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The Half House - The Small House with Big Curb Appeal

Have you ever wondered why Earl Young built half of a house? As one of the most widely photographed houses in Charlevoix, the “Half House”, at 302 Park Avenue, may be small in size, but it has big curb appeal and charm. This unusual shape of the house has helped create the various nicknames given to Young’s structures; “mushroom houses,” “hobbit houses,” “gnome homes” and “Mother Goose houses.”

The house was built in 1947 and is composed of solid masonry, mainly granite boulders and local fieldstone. It was built on the base of the former carriage house for the house next door. Even though Young owned the neighboring lot, the city would not permit him to build over the property line. He situated the house close to the property line and constructed the vertical stone wall and cement chimney we see today, essentially making the house appear to be half the size of a larger house.

Young designed his houses to interplay with their natural setting. He would squeeze houses amongst the existing trees, build into a hillside and undulate the shape of a roof or wall to match the terrain. The “Half House” appears to sprout from the ground with its rolling cedar shake roof matching the lot's footprint. Earl often said he built his roofs first, then shoved the houses underneath. The interior of the 720 square foot home features a living room, kitchen, two bedrooms and full bath. It’s surprising that the house has a second floor, the whole of it being one of the two bedrooms. To increase the space of the upstairs bedroom Young added a shed-roof dormer on the south elevation. The fireplace, located in the living room, is made of cut stone set horizontally and then diagonally above the firebox. The large picture window adjacent to the fireplace creates a spectacular framed view of Lake Michigan Beach.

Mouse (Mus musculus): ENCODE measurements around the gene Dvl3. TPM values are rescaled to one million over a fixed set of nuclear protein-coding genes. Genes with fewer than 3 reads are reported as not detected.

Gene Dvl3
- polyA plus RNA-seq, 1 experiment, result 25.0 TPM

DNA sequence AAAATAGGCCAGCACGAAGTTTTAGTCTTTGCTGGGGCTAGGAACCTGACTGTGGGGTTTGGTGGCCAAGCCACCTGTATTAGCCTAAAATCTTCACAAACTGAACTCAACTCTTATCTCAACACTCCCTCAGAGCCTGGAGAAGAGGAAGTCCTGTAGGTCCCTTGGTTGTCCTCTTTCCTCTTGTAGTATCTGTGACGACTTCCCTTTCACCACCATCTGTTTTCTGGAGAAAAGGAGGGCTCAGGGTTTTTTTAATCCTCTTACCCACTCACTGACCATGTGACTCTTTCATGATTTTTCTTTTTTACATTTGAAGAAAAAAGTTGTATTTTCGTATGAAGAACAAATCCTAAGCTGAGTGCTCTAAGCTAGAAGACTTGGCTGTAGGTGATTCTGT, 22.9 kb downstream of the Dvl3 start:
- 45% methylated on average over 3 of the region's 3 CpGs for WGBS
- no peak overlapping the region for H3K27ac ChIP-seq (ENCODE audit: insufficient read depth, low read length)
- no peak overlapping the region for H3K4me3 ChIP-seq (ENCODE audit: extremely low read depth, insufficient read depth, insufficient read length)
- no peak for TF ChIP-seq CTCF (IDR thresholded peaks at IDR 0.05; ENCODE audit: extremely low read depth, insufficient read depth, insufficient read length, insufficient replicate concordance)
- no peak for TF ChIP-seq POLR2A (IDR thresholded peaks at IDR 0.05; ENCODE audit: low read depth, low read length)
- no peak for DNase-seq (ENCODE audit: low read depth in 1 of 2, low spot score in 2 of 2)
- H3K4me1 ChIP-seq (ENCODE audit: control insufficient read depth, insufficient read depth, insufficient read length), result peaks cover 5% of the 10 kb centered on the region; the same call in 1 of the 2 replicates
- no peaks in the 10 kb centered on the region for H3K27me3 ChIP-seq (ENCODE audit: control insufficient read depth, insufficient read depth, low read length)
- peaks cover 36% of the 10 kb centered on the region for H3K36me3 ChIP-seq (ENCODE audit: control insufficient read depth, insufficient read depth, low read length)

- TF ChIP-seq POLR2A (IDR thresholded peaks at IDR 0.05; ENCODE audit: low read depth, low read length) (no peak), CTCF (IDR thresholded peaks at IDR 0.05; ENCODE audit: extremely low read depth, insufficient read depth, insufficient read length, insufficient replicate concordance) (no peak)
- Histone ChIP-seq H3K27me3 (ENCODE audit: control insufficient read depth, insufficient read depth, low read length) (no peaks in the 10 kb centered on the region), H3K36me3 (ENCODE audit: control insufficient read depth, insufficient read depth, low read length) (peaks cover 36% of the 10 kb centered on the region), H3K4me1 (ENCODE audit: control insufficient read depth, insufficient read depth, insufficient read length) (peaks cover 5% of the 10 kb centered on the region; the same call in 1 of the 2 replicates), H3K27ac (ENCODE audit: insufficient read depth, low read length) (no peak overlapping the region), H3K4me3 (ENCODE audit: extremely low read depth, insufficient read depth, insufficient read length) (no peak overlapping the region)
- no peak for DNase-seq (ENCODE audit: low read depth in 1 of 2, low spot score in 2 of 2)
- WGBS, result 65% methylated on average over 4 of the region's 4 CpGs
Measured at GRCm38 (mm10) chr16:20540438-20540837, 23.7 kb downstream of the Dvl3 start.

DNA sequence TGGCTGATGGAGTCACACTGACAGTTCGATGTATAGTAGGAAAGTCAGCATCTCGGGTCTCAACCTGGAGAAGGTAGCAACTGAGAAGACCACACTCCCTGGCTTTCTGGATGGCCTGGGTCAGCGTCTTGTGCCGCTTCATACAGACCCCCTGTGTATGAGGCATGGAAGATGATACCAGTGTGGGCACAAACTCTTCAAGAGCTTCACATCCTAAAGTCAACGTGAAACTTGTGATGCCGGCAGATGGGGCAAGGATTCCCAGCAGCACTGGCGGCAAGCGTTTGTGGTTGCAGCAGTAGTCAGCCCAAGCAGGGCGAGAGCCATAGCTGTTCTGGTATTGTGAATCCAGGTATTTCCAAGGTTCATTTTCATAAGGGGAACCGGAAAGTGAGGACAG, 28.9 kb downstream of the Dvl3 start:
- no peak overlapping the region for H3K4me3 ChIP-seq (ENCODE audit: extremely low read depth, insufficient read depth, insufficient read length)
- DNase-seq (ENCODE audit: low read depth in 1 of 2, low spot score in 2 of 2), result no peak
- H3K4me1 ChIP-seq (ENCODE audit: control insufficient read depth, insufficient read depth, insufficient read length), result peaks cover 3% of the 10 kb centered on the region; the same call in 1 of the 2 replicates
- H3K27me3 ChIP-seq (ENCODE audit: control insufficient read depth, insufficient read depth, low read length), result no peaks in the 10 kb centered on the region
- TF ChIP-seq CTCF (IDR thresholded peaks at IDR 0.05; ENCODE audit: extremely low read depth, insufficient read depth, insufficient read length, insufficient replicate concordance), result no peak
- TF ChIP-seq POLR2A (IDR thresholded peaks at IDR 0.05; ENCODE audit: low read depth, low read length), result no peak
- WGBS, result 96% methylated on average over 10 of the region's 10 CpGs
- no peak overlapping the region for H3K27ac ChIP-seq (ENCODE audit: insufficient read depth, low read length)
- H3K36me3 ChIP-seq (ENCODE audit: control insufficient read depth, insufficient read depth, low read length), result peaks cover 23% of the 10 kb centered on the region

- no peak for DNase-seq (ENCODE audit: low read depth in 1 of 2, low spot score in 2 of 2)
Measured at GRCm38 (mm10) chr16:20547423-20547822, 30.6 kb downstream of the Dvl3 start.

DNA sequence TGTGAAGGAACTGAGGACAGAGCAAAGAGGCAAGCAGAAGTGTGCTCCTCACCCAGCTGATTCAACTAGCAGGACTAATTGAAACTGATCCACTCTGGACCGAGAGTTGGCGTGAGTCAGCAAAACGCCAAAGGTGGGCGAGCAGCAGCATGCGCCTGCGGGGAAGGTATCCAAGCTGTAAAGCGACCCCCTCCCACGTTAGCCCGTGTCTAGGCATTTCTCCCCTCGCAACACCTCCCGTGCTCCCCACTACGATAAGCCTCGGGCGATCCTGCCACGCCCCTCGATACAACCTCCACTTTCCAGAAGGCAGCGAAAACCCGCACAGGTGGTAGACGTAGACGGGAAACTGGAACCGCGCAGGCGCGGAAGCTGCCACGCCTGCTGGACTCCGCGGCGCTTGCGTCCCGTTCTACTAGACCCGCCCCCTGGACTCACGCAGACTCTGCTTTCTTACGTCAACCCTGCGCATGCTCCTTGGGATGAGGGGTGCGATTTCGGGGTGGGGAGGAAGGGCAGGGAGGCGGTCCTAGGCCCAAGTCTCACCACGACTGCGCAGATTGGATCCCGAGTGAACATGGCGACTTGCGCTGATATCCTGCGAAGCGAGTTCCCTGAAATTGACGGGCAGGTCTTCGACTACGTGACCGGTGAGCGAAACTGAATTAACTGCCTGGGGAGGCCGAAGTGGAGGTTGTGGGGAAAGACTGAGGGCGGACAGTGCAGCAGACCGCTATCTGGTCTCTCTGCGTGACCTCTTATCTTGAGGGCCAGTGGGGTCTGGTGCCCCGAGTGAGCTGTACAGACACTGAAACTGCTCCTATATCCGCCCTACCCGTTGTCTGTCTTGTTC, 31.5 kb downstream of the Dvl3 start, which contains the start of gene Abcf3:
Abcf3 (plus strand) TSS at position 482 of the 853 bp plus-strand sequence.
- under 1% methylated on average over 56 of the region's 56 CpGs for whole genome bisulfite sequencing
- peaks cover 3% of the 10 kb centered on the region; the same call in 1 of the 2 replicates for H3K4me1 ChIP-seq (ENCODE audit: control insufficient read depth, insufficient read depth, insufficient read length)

Like earlier Young houses, “Abide” and “Betide,” the “Half House” was originally built as a rental home. However, a couple years after completion Young’s daughter Louise was married and he gave her and her new husband the house as a wedding gift. The couple lived in the house for a short time, but with the arrival children they outgrew the space and it once again became a rental.

The “Half House” and many of the homes are accessible within a reasonable walking distance from downtown; more can be seen by car. Downtown, Stafford's Weathervane Restaurant and Weathervane Terrace Inn & Suites on Pine River Lane, and the Lodge hotel on Michigan Avenue are also his creations. A self-guided tour map is available from the Visitors Center at 109 Mason St. Click here for a self-guided tour map. More information and is available at the Harsha House Museum located at 103 State St. Request a travel planner. 


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